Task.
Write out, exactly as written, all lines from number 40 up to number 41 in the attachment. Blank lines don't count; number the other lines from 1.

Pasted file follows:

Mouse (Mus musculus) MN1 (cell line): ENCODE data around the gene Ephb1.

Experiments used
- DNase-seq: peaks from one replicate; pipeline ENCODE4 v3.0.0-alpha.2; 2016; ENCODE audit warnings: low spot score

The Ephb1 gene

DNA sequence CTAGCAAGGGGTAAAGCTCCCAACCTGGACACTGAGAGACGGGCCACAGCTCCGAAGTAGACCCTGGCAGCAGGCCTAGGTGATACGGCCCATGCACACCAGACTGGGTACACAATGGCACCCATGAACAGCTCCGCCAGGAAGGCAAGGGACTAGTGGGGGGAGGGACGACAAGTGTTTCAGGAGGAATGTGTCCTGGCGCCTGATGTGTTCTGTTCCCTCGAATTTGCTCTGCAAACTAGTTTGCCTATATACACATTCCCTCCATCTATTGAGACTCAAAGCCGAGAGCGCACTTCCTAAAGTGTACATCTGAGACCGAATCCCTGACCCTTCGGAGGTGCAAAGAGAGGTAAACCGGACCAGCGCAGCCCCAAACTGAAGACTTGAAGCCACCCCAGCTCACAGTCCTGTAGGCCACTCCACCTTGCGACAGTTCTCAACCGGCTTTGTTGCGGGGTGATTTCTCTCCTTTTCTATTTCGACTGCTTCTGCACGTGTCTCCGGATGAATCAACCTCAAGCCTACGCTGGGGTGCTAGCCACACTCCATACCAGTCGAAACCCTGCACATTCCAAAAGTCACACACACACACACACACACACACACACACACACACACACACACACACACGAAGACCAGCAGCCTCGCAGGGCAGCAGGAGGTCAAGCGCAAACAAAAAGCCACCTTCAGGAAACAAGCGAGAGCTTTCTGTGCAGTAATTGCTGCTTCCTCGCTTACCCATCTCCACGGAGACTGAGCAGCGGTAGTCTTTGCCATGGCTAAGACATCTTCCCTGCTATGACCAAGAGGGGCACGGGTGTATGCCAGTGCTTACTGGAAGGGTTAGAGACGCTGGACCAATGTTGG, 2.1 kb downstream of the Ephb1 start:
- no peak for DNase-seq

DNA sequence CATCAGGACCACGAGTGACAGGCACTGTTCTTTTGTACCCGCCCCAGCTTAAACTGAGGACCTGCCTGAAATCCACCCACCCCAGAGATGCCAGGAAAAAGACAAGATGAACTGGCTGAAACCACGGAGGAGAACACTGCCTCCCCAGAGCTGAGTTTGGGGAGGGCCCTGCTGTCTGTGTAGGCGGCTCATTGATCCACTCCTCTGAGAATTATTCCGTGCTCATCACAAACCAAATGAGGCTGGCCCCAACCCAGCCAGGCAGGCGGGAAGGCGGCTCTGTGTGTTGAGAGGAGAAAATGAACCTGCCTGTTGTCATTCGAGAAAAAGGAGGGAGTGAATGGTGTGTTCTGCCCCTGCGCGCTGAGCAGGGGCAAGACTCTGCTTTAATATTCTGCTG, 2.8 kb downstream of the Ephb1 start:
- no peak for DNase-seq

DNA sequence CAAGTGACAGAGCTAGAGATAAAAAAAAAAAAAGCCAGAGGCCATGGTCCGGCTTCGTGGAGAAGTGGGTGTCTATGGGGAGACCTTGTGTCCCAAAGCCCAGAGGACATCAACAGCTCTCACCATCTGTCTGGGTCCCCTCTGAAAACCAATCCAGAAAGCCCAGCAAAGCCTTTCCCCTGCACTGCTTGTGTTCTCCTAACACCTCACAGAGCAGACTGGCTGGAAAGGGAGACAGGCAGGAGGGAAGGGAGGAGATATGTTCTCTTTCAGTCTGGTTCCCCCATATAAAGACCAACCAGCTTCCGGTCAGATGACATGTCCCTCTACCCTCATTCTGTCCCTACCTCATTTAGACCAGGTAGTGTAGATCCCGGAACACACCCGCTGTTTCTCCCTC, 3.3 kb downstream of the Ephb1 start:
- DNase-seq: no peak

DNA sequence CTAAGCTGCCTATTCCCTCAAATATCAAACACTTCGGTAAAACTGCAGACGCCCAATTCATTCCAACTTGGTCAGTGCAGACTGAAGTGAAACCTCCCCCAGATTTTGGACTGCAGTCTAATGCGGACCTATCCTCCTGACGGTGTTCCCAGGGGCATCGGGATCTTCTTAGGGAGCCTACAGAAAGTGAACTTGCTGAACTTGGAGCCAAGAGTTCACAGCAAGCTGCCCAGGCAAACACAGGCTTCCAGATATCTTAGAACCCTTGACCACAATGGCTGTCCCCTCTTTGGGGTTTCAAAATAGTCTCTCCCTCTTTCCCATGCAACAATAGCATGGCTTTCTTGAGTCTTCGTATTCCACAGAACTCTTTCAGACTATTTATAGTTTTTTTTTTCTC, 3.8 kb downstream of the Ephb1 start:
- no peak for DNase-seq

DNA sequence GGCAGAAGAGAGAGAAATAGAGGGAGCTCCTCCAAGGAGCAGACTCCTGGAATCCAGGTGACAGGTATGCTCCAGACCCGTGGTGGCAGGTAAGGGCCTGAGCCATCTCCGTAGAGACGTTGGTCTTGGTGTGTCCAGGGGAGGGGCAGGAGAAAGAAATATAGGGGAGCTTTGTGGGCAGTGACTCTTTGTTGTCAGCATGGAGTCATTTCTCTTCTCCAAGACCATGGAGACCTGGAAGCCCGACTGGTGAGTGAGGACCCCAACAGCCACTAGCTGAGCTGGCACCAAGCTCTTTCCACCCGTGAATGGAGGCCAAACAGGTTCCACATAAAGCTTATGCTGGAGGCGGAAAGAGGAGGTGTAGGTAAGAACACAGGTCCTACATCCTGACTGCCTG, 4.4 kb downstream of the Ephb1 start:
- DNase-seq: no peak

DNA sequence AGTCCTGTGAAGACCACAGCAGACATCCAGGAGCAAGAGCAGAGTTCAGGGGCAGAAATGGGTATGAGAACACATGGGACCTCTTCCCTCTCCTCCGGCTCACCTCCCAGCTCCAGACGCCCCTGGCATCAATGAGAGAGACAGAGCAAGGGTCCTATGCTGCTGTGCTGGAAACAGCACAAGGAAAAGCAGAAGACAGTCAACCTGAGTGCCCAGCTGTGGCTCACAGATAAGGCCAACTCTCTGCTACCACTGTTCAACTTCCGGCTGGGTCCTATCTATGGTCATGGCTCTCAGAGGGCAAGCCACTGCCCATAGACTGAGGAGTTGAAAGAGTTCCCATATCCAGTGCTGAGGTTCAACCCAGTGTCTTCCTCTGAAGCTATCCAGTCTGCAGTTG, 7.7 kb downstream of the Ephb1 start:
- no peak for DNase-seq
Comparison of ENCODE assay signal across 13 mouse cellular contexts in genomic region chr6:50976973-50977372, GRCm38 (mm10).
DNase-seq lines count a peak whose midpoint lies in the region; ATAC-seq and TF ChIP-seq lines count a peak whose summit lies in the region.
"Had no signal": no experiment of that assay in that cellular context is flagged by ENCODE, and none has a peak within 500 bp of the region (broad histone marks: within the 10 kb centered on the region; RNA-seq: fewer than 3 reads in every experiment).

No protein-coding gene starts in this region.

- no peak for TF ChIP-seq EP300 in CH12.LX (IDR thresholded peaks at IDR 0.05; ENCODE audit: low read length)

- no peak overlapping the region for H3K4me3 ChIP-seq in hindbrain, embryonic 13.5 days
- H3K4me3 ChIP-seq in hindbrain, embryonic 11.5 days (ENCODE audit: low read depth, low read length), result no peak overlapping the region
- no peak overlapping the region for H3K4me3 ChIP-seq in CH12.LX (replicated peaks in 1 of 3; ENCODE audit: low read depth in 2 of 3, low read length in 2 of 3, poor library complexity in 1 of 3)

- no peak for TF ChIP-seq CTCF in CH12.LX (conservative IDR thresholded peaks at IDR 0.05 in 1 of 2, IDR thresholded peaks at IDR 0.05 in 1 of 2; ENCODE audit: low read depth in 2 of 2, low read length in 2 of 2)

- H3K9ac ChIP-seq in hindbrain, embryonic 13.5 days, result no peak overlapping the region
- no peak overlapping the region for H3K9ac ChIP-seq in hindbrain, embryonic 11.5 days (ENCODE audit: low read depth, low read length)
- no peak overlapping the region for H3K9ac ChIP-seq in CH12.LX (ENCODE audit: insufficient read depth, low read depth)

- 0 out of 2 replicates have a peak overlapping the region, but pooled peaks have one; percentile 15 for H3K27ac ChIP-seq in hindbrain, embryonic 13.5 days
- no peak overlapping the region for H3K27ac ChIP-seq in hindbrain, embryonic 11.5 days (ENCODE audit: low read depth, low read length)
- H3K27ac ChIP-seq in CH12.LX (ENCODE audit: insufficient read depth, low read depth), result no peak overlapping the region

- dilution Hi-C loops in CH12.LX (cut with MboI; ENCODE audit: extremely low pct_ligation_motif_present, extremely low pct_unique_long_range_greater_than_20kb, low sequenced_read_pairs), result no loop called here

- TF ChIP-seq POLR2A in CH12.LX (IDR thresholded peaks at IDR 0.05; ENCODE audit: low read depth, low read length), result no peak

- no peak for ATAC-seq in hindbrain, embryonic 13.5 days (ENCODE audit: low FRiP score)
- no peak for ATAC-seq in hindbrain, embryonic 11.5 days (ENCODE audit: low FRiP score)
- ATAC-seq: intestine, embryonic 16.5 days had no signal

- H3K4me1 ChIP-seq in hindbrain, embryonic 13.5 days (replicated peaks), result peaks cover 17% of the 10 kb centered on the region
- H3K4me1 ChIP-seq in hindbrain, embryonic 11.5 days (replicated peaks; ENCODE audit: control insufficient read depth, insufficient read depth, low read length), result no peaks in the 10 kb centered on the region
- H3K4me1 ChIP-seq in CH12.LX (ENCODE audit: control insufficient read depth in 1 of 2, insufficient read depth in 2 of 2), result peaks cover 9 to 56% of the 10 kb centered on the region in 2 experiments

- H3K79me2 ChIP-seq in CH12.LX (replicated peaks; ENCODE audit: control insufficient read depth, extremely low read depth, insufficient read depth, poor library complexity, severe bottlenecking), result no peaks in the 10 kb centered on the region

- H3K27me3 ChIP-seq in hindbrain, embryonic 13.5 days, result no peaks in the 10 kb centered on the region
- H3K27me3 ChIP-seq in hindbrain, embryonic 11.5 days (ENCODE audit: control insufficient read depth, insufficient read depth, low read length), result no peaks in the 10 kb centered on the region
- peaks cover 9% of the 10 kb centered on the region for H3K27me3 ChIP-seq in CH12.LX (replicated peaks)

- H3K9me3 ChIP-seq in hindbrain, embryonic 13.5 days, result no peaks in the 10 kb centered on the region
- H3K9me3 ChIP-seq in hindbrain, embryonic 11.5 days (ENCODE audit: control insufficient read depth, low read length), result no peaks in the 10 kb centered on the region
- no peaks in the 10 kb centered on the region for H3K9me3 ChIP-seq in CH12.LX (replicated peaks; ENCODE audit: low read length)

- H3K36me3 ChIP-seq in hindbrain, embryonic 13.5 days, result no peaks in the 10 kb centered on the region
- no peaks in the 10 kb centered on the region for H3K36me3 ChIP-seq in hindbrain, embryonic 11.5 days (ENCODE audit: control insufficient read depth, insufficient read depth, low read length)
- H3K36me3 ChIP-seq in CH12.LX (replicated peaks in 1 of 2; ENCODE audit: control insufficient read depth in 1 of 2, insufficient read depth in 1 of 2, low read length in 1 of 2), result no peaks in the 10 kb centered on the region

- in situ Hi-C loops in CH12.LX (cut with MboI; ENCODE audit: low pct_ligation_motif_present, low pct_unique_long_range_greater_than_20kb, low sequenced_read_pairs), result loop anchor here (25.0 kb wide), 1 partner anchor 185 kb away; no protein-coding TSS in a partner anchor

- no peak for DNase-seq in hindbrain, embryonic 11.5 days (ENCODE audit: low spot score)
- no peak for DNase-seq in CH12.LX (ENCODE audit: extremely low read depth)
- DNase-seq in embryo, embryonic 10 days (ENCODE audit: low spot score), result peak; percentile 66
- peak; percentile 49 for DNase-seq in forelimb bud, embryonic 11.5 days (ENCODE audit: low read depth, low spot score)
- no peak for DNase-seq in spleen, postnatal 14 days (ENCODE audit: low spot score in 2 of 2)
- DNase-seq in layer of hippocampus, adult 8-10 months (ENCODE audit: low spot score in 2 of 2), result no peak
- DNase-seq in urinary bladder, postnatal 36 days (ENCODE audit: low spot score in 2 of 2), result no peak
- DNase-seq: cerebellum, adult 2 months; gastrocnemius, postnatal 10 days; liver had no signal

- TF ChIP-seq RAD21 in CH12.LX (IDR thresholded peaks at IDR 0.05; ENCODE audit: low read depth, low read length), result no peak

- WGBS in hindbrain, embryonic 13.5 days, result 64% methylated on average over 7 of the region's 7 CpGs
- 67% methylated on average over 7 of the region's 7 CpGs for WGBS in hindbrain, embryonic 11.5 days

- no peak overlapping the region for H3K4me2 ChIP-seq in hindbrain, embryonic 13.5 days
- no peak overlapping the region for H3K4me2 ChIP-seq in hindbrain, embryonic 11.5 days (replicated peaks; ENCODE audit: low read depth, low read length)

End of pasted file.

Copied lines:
- H3K79me2 ChIP-seq in CH12.LX (replicated peaks; ENCODE audit: control insufficient read depth, extremely low read depth, insufficient read depth, poor library complexity, severe bottlenecking), result no peaks in the 10 kb centered on the region

- H3K27me3 ChIP-seq in hindbrain, embryonic 13.5 days, result no peaks in the 10 kb centered on the region